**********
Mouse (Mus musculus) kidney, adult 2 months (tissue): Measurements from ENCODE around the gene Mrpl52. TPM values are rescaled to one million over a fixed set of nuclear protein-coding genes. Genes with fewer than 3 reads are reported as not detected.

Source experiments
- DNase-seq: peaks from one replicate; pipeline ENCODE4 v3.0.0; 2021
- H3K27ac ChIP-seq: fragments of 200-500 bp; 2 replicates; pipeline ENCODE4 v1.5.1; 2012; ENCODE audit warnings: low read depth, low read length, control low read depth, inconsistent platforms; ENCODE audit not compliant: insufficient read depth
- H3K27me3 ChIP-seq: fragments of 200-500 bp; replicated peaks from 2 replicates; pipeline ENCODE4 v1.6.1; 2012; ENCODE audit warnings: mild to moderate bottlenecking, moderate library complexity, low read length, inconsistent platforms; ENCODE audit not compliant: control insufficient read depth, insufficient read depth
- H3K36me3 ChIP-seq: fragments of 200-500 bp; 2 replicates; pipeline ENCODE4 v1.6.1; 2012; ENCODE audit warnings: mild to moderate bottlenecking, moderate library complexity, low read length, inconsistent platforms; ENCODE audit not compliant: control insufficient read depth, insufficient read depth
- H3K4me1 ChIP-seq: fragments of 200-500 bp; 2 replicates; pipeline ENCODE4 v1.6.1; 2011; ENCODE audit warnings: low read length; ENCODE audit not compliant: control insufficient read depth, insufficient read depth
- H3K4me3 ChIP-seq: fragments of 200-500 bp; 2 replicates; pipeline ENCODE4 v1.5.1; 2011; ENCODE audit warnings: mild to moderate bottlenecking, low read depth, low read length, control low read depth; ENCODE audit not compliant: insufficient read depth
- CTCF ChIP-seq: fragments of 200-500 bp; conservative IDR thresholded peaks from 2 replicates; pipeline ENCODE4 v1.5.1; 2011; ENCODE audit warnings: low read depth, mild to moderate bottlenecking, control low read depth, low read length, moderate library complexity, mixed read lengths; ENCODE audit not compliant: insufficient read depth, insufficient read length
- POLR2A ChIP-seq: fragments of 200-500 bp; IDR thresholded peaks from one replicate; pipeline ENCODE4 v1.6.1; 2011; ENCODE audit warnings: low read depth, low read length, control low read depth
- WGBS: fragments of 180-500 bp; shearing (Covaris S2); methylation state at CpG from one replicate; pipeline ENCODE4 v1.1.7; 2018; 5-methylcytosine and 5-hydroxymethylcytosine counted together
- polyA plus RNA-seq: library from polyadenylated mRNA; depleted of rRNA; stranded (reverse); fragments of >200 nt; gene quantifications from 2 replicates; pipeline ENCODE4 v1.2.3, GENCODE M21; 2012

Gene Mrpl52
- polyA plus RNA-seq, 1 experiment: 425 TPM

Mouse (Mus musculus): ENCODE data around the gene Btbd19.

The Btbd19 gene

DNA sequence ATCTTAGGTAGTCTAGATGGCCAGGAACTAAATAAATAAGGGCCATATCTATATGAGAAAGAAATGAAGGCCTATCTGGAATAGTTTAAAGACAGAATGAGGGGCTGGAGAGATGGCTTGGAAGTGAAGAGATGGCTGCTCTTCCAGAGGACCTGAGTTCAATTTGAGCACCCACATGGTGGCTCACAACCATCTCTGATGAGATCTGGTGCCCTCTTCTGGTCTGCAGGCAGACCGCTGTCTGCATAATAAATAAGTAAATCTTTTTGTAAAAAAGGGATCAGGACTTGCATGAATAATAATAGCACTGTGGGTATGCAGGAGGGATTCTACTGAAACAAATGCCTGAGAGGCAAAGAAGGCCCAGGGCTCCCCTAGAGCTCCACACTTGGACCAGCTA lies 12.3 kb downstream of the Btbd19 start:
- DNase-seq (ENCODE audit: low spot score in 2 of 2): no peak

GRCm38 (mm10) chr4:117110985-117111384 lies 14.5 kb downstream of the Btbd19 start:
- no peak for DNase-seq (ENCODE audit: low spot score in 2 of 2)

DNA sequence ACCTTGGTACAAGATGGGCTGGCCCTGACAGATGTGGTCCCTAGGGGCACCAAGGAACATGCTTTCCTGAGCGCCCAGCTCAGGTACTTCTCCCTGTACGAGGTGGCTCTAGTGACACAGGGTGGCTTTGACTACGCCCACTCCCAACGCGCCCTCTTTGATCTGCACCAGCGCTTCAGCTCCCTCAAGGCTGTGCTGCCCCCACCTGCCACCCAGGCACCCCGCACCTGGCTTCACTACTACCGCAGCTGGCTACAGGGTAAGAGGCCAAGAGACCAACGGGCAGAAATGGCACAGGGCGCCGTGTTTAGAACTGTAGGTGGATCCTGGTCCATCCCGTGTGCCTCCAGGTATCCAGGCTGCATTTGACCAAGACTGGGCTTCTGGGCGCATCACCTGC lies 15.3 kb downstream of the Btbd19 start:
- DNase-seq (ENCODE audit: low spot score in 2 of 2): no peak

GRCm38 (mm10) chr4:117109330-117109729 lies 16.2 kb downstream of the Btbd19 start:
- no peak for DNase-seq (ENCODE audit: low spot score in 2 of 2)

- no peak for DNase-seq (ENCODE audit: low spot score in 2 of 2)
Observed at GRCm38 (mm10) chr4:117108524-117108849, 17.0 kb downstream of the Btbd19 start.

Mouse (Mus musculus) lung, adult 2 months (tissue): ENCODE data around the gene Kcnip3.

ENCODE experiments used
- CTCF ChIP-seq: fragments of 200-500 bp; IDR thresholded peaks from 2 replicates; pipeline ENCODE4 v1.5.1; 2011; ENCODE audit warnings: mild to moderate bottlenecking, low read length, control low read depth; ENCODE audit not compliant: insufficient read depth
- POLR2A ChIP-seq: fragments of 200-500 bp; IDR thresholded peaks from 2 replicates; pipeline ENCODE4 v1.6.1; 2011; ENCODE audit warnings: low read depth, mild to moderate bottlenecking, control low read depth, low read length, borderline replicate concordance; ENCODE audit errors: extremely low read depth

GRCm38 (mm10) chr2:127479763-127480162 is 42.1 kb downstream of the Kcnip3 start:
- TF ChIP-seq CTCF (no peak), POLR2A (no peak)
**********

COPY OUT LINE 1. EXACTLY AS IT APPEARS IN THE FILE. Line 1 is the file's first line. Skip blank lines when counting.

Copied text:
Mouse (Mus musculus) kidney, adult 2 months (tissue): Measurements from ENCODE around the gene Mrpl52. TPM values are rescaled to one million over a fixed set of nuclear protein-coding genes. Genes with fewer than 3 reads are reported as not detected.